After the subblocks have been multiplied and added into the C block, we now shift the B blocks vertically. Specifically, the block of B is packed into a message and sent to the up task id; then a new B block is received from the down task id.

Note that we use different message tags for sending the A blocks and the B blocks as well as for different iterations of the loop. We also fully specify the task ids when doing a pvm_recv(). It's tempting to use wild cards for the fields of pvm_recv(); however, such use can be dangerous. For instance, had we incorrectly calculated the value for up and used a wild card for the pvm_recv() instead of down, we would be sending messages to the wrong tasks without knowing it. In this example we fully specify messages, thereby reducing the possibility of receiving a message from the wrong task or the wrong phase of the algorithm.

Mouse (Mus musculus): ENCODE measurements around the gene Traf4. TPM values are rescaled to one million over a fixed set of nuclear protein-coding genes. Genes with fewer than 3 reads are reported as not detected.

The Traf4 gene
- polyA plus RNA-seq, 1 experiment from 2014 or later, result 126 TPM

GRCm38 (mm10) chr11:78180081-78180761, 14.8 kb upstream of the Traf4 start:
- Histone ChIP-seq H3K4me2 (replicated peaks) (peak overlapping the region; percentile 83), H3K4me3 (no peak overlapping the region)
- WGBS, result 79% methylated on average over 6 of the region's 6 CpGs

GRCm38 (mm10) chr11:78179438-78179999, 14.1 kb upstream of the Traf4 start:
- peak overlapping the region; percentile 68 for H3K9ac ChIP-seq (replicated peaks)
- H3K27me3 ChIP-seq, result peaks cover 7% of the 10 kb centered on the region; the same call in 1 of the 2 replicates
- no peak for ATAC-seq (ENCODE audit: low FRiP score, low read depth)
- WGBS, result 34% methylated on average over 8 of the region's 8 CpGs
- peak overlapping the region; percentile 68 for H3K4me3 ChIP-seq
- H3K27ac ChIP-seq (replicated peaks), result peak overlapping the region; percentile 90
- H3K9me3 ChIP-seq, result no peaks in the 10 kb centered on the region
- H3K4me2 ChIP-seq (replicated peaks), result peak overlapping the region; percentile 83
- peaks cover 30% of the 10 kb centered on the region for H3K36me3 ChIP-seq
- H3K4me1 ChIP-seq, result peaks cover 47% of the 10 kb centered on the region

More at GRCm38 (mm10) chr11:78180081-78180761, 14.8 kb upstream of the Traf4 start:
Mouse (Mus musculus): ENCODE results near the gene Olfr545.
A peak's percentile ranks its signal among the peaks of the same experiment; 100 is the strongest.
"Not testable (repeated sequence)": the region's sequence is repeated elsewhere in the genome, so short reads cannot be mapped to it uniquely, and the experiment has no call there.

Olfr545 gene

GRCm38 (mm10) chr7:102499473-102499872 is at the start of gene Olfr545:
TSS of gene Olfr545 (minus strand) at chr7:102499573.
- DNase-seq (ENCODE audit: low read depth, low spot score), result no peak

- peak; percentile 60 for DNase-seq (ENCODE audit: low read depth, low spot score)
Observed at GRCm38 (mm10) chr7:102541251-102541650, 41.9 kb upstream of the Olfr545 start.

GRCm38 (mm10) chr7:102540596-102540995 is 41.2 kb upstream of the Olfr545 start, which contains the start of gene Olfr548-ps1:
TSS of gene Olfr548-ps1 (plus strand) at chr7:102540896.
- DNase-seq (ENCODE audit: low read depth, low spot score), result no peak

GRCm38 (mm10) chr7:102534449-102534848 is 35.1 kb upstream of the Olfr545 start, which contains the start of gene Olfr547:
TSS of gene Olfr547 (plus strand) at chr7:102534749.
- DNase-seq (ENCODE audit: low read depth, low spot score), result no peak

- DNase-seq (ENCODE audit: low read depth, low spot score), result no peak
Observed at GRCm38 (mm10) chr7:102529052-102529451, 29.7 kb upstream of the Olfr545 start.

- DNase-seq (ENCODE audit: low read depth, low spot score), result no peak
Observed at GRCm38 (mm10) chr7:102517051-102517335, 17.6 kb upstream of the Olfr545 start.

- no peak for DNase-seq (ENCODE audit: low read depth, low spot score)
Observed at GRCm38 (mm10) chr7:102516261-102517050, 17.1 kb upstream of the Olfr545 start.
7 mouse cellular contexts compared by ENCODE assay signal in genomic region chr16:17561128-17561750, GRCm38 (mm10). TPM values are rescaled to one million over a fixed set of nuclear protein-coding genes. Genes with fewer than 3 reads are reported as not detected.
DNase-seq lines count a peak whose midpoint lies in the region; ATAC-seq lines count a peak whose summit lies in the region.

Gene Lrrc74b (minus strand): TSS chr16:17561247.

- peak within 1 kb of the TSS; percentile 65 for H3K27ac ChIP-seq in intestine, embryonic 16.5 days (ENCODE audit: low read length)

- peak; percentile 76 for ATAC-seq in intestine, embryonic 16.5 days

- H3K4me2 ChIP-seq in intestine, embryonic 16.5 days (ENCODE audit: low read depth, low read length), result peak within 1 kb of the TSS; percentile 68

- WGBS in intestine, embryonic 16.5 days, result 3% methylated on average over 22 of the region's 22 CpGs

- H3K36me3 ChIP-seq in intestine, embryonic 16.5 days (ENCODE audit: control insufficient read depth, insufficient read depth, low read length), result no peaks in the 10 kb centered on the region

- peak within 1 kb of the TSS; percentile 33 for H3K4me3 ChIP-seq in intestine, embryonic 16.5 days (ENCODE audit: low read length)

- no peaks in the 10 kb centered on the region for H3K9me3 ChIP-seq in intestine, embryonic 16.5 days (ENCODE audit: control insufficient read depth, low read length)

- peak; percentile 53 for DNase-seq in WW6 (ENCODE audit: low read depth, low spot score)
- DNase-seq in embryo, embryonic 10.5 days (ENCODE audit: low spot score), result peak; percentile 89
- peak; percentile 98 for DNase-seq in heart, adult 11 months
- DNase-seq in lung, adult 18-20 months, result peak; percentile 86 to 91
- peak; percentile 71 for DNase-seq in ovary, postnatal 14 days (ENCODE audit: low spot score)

Once the computation is complete, we check to see that A = C, just to verify that the matrix multiply correctly calculated the values of C. This step would not be done in a matrix-multiply library routine, for example.

You do not have to call pvm_lvgroup() because PVM will automatically detect that the task has exited and will remove it from the group. It is good form, however, to leave the group before calling pvm_exit(). The reset command from the PVM console will reset all the PVM groups. The pvm_gstat command will print the status of any groups that currently exist.